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most profound philological investigation, applied principally to Isaiah, is undoubtedly to be found in SCHRÖDER's monographie on Is. in. 16, ss.; the next in Martini's work on chap. Lill., with whom also SCHNURRER135 and AURIVILLIUS must be mentioned, as accurate and able interpreters of particular places. The latest specimen of a translation, accompanied by a historical exposition of a popular kind,'* may indeed contain much that is original both in respect to language and history, but proportionably less that is well founded and worthy of the present advanced state of interpretation.137
135 Besides the Programs to be mentioned on w. we may notice also the brief significations which are contained in some academical theses: Thesium inauguralium pars philologico-critica, praef. SCHNURREK, 1783, 1788. 4to.
138 Reden und Lieder aus dem Iesaias, theils ganz, theils nach ihren schwersten Stellen übersetzt und erklärt, alle aber nach ihren geschichtlichen Beziehungen dargestellt. Nebst einem Anhange aus dem Buche der Weisheit. Freyberg, 1815. 8.
137 A large and very minute list of old writings and dissertations on particular places, for the most part small and of little value, may be found in CALMET's Bibl. Biblioth. S. 414 ff.
USE OF THE SYRIAC LANGUAGE. .
JOHN DAVID MICHAELIS.
Translated from the German, by
CITY OF NEW YORK.
The following pages are extracted from the Preface to Mr. CHAELIS'SYRIAC CHRESTOMATHY. This Preface was first published with the Chrestomathy in the year 1768 ; but it appeared at Göttingen in the year 1786, corrected, and enlarged by the ad. dition of the author's valuable notes.
It is entitled : “ Johann David Michaelis Abhandlung von der Syrischen Sprache, und ihrem Gebrauch : nebst dem ersten Theil einer Syrischen Chrestomathie ;" John David Michaelis' Treatise on the Syriac Language and its use ; together with the first part of a Syriac Chrestomathy. The first seven sections of the work are devoted to the following subjects :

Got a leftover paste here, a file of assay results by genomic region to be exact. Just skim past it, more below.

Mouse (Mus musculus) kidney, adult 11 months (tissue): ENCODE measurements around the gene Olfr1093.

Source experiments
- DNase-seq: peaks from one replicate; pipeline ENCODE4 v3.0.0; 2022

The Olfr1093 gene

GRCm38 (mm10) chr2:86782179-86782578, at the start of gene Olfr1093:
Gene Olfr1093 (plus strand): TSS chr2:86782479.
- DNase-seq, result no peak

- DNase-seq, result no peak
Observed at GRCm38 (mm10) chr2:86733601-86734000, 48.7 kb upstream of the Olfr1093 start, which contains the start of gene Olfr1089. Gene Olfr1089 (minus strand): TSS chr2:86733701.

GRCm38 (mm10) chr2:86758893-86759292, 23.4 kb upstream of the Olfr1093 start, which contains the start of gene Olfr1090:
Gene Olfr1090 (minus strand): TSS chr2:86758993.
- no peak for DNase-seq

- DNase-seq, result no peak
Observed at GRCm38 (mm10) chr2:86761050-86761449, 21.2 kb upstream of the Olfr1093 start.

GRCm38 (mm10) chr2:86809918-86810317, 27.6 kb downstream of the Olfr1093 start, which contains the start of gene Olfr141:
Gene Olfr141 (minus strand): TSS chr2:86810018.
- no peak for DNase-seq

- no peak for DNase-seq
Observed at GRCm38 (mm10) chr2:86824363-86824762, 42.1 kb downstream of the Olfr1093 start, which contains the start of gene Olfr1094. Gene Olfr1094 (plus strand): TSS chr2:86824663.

. 1. View of the Syriac Language in general ; $. 2. Chaldee and Syriac are the same language ; §. 3. Syriac and Chaldee differ chiefly in the alphabet ; §. 4. It would be advisable, to commence the study of the
Oriental Languages with the Syriac, and to learn it
before the Hebrew. §. 5. The Syriac is the easiest among the Oriental Languages,
and the Hebrew the most difficult. The causes of this. §. 6. The Arabic is more difficult than the Syriac. The causes
of this. $. 7. Is it easier to learn the Syriac or the Chaldee?
The next seven sections, from the eighth to the fourteenth in. clusive, are devoted to the use of the Syriac Language. In the §. 15th, the author shows, that “ Models of Poetry or Taste are not to be sought for in Syriac ;” in the g. 16th and §. 17th, he gives a “ View of the Chrestomathy," and the “ Contents of the first part” of it; and in the g. 18th, he concludes with a very favourable Account of Castell's Syriac Lexicon.
The accompanying pages are a translation of the seven sec. tions, which relate to the Use of the Syriac Language.
New.York, June 29, 1829.